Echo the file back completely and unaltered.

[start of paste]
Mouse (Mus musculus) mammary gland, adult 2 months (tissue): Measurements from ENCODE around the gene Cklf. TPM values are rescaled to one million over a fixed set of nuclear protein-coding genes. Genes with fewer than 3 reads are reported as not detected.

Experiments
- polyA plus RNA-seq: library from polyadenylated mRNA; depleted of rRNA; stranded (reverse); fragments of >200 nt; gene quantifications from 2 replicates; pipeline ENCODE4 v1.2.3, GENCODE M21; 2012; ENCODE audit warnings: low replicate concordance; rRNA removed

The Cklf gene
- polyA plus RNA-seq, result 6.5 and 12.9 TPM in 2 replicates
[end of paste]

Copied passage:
Mouse (Mus musculus) mammary gland, adult 2 months (tissue): Measurements from ENCODE around the gene Cklf. TPM values are rescaled to one million over a fixed set of nuclear protein-coding genes. Genes with fewer than 3 reads are reported as not detected.

Experiments
- polyA plus RNA-seq: library from polyadenylated mRNA; depleted of rRNA; stranded (reverse); fragments of >200 nt; gene quantifications from 2 replicates; pipeline ENCODE4 v1.2.3, GENCODE M21; 2012; ENCODE audit warnings: low replicate concordance; rRNA removed

The Cklf gene
- polyA plus RNA-seq, result 6.5 and 12.9 TPM in 2 replicates